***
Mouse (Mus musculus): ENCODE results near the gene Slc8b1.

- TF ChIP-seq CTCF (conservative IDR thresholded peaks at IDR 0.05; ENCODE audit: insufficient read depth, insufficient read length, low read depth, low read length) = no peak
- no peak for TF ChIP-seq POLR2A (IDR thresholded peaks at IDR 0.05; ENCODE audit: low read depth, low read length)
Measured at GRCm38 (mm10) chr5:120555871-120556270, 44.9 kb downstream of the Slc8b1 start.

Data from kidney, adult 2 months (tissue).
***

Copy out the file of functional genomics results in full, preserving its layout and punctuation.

Mouse (Mus musculus): ENCODE results near the gene Slc8b1.

- TF ChIP-seq CTCF (conservative IDR thresholded peaks at IDR 0.05; ENCODE audit: insufficient read depth, insufficient read length, low read depth, low read length) = no peak
- no peak for TF ChIP-seq POLR2A (IDR thresholded peaks at IDR 0.05; ENCODE audit: low read depth, low read length)
Measured at GRCm38 (mm10) chr5:120555871-120556270, 44.9 kb downstream of the Slc8b1 start.

Data from kidney, adult 2 months (tissue).